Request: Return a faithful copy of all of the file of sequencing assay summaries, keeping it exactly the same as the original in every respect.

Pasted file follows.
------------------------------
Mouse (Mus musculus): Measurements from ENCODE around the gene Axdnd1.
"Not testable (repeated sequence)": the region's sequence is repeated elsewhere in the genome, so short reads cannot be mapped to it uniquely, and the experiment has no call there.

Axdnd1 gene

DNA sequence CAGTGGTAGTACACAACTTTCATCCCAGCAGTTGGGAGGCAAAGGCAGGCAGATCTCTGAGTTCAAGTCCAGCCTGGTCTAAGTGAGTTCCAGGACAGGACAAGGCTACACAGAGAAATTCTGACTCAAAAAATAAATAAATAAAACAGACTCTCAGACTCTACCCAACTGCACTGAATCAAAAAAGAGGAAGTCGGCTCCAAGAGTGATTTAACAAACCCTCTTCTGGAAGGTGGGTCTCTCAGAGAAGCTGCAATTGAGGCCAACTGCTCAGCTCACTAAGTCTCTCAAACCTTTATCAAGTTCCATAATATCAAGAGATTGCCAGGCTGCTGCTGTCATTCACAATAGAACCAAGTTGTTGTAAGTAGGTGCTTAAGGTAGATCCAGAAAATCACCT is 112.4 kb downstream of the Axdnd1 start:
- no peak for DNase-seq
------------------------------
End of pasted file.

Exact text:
Mouse (Mus musculus): Measurements from ENCODE around the gene Axdnd1.
"Not testable (repeated sequence)": the region's sequence is repeated elsewhere in the genome, so short reads cannot be mapped to it uniquely, and the experiment has no call there.

Axdnd1 gene

DNA sequence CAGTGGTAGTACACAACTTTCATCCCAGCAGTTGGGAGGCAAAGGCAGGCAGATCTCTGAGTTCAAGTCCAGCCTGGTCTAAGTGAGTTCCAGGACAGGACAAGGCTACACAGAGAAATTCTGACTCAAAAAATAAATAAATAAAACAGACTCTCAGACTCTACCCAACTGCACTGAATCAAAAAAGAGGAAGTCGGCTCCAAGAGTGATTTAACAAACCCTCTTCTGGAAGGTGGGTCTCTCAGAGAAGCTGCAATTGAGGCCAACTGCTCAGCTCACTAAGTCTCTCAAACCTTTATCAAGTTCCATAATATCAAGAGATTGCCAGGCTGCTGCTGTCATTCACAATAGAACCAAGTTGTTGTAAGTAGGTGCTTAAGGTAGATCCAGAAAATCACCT is 112.4 kb downstream of the Axdnd1 start:
- no peak for DNase-seq